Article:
After what had seemed like years and years of trying, England finally found a back row combination at the recent Rugby World Cup whose constituent parts truly complemented one another.
England have not lacked for options in their loose forwards over the last 10 to 15 years, though they have often struggled to find the right balance. They have fielded powerful trios that have lacked mobility, they have passed up carrying ability for consistent defensive excellence or they have put a premium on lineout options whilst sacrificing breakdown influence.
None of those previous combinations lacked for talent, though their impact on the pitch was not necessarily maximised by the balance of their skill sets within the back row and the pack as a whole. It’s not always been the most debilitating of Achilles’ heels, given that their tight five has recently played host to a number of multi-dimensional players, such as Mako Vunipola and Maro Itoje, who have helped make up for a lack of ball-carrying and/or contact area skill in the back row through their own contributions.
It is better to be balanced than not, however, and the trio of Tom Curry, Sam Underhill and Billy Vunipola seemed to tick all the boxes you could want from your loose forwards when they were out in Japan. Curry and Underhill have worked well as a tandem, seemingly trading off on tackling and breakdown duties on an almost phase-by-phase basis, whilst Vunipola offers that consistent means of getting over the gain-line in attack. All three are comfortable ball-handlers and they are two-way players, giving as much in defence as they do in attack.
If there’s one critique, you could say England don’t have a top-class lineout jumper in that mix, although Curry’s skills in that area seem to be coming on at a rate of knots. Between that trio and the surging Lewis Ludlam coming off the bench, whose almost violent carrying style won him plenty of admirers in Japan, England’s back row might be one of the toughest position groups to crack in world rugby.
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What, then, of the rampant Ben Earl at Saracens?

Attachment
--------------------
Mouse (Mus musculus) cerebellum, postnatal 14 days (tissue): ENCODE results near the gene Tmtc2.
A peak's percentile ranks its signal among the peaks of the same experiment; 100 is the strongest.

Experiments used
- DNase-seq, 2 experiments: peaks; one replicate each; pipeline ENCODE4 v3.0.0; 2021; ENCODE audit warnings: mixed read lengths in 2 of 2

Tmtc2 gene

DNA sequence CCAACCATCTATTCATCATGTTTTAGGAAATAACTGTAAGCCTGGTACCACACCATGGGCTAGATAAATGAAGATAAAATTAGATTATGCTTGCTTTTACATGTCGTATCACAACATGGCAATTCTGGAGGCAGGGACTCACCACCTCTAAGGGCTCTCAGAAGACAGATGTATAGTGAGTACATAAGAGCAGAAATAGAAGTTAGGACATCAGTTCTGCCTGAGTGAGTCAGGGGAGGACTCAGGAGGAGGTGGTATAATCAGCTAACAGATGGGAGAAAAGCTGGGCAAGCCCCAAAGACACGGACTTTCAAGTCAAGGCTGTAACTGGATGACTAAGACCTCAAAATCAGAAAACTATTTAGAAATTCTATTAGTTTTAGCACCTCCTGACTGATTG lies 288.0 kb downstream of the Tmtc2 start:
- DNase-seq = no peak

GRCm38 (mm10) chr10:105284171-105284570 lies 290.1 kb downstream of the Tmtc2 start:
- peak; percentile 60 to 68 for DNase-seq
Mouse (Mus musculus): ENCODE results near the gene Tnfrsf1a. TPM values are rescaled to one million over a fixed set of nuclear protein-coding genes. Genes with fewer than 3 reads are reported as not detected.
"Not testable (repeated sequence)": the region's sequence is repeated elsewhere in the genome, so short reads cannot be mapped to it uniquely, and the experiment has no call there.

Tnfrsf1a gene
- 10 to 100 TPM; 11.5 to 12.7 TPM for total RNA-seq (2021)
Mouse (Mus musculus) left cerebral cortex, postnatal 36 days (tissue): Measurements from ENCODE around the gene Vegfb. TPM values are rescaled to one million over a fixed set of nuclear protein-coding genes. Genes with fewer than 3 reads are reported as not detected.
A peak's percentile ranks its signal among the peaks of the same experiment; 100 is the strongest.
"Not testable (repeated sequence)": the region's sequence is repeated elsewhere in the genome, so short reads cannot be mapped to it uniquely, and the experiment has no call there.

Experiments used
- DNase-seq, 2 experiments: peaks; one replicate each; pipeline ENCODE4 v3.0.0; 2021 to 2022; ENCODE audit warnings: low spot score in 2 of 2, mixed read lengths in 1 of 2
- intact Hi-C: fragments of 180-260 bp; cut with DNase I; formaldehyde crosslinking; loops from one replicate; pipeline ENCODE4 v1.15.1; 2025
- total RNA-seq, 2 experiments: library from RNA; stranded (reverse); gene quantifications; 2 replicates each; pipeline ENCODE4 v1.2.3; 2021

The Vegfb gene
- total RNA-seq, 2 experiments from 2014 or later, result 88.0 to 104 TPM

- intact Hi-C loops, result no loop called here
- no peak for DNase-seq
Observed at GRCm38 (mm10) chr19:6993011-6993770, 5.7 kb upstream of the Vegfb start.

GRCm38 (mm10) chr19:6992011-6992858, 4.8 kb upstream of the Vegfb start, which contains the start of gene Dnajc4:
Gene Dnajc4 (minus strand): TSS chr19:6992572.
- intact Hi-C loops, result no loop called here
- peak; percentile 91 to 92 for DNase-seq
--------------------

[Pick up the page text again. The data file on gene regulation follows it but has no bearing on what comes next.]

Amidst a backdrop of controversy and an understandable media furore, Earl has been in sparkling form to start the Gallagher Premiership and Heineken Champions Cup seasons for the north London side. In a pack bereft of both Vunipola brothers, Itoje, Jamie George, George Kruis and Vincent Koch, Earl, still just 21 years of age, has looked like a cerebral leader and a man capable of shouldering the burden of increased expectations.
In a different generation of English rugby, he’d be being ordained already as the future centrepiece of the loose forwards and would potentially already have caps to his name. In that sense, he’s unlucky to have come along at a time when Curry and Underhill have beaten him to that mantle by a season, as well as Ludlam’s opportunity under Chris Boyd reaping rewards and Vunipola having so firmly cemented himself into his role at No 8.
After years of clamouring for an ‘out-and-out openside’, English rugby fans got themselves two, both of whom aren’t afraid to mix it physically and also take up the onerous work that a blindside flanker traditionally provides. The mobility and work rate of England’s tight five mean that the so-called ‘Kamikaze Twins’ don’t necessarily have to assume that role each and every game, and they are able to tailor their responsibilities in order to best counter their opposition on the day.
— RugbyPass (@RugbyPass) November 24, 2019
With the fans and media having derided the ‘6.5’ prototype for years, could Earl’s versatility to play across the back row be his unique selling point moving forward? He is mobile and adept over the ball enough to flourish in the traditional openside role, he can be stout in the defensive line and clear out efficiently like a typical blindside and he has the carrying and ball-handling game, albeit in a different fashion to Vunipola, to do a job at the base of the scrum.